I do not wish to offend . . . this time. Someone near and dear to me passed away due to complications from Alzheimer's disease. And I am notorious for forgetting my passwords. (Who just said, "Why did he remember the one to the blog program?")
However, I must ask: It's OK to laugh at an Alzheimer's awareness campaign called "Forgot Your Password," right? I mean, that's the point, and . . . Hello? Is anyone in this echo chamber?
Delivery of the messages that connect the frustration of memory loss due to Alzheimer's with the more-common frustration of forgetting a password is even more clever. When users of the Spanish-language Univision.com forget their passwords and seek new ones, they receive new passwords along with a message.
If something as insignificant as forgetting your password complicates your life, imagine what it's like living with Alzheimer's.
Only in Spanish. Also included is a link to the Alzheimer's Association website to learn more (www.alz.org/socal).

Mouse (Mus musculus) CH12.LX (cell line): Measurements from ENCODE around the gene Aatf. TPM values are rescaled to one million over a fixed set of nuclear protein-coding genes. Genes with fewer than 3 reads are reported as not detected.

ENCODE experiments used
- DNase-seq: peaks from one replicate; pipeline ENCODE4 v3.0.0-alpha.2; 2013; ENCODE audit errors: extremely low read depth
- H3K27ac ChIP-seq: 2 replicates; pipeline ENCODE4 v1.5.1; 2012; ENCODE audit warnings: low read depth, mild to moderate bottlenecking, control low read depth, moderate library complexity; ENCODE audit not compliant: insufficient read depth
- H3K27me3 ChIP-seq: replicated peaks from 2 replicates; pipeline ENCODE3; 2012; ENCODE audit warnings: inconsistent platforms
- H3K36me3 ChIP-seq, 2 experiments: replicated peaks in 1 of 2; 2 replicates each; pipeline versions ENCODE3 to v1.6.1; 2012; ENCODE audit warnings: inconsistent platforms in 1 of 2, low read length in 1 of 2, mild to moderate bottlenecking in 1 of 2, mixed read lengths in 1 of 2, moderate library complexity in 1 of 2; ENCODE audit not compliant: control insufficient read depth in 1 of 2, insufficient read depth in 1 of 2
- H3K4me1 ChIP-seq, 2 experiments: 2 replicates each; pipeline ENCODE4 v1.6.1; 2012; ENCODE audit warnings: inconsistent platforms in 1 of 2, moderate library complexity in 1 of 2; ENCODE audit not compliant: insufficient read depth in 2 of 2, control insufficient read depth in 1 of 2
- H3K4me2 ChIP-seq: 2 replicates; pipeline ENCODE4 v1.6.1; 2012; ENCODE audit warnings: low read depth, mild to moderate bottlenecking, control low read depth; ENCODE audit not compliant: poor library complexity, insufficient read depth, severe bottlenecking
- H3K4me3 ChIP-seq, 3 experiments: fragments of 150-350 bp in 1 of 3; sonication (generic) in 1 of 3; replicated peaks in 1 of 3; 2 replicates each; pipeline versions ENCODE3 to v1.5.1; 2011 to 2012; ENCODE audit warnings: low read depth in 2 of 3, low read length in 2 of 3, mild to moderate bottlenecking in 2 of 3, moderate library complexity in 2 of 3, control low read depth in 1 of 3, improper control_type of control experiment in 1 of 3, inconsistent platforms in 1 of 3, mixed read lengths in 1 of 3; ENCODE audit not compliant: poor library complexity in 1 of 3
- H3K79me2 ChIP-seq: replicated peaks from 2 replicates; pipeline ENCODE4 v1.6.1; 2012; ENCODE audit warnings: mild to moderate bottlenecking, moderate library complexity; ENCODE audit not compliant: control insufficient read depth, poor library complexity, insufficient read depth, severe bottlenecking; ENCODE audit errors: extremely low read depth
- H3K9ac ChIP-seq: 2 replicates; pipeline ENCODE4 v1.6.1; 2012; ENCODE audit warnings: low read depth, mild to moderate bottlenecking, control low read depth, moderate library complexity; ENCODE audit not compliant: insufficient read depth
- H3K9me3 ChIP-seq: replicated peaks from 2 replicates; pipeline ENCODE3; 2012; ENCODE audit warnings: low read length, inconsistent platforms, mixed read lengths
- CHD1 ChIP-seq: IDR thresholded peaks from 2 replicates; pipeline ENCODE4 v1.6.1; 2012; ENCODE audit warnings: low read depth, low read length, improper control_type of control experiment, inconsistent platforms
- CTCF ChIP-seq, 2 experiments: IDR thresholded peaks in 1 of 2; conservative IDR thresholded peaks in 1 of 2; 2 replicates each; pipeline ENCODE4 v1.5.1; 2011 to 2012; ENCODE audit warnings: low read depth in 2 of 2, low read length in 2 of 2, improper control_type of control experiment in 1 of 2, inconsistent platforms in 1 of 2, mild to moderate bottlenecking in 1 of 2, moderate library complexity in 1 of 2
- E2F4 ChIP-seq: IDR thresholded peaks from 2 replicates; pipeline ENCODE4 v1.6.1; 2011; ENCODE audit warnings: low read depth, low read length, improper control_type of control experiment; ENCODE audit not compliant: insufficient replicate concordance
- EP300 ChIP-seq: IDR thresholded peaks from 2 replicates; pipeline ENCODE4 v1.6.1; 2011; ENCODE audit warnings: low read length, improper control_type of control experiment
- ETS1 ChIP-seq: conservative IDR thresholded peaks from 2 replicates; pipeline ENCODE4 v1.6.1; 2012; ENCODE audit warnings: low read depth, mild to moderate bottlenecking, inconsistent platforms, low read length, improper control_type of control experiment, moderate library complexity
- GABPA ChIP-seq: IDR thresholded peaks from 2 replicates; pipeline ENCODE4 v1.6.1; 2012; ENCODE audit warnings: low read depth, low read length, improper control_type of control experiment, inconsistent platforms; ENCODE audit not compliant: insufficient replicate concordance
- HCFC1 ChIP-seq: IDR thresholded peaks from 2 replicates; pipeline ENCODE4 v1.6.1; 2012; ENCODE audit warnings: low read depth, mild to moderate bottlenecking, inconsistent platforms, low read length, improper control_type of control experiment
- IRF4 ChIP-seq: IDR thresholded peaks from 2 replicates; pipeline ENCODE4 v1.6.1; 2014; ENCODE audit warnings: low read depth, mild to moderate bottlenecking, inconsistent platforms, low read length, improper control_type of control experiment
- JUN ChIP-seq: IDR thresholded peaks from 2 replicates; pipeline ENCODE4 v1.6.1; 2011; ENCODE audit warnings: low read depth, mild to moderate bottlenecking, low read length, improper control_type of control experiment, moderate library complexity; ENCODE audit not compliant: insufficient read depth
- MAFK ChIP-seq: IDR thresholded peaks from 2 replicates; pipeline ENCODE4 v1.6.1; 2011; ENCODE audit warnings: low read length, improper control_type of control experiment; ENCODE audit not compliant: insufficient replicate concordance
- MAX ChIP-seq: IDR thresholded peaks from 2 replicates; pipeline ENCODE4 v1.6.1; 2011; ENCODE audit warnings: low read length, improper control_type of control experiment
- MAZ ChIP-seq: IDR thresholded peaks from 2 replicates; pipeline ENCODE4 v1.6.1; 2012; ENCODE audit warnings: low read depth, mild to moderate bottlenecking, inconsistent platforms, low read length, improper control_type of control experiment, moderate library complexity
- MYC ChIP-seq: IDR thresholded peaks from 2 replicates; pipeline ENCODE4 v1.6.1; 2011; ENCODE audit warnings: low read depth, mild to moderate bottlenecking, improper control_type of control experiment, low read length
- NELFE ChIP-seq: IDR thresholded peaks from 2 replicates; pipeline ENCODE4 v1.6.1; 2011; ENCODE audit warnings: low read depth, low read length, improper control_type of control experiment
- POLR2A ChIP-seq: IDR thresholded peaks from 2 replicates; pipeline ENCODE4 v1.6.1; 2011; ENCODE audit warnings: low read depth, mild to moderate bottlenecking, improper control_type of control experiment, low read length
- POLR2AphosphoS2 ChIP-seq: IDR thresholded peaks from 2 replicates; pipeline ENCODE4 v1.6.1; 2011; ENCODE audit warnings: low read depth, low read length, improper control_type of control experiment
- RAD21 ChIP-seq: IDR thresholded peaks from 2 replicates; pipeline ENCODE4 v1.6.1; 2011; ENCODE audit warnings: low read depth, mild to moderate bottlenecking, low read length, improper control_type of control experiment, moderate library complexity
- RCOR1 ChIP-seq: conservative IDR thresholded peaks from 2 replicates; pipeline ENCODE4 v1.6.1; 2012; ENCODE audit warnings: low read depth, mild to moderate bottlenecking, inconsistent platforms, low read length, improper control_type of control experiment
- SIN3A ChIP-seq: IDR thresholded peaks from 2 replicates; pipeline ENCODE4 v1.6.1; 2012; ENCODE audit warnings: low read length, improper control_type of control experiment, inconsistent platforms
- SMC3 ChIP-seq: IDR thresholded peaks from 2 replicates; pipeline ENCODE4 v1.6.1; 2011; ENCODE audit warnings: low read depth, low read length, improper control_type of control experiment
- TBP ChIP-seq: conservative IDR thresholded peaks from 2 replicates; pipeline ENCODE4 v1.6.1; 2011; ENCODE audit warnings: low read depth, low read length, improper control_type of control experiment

The campaign is the brainchild of Grupo Gallegos, a Huntington Beach advertising agency that collaborated with Univision Interactive Media and the Alzheimer's Association. It's won awards from El Sol, the Clios and the Webby Awards, among many others.
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Better than that, it's said to have increased traffic to the Alzheimer's Association website by 400 percent during November, which is Alzheimer's Awareness Month.
"Grupo Gallegos brilliantly tied life's little annoyances into a very thought-provoking campaign packed with truth," says Alzheimer's Association spokeswoman Jean Dickinson in a statement. "It's an original and to-the-point approach to Alzheimer's disease and we applaud their efforts to raise awareness of the disease and of the Alzheimer's Association as a leader in the fight."
Perhaps the follow-up will help me find my car keys.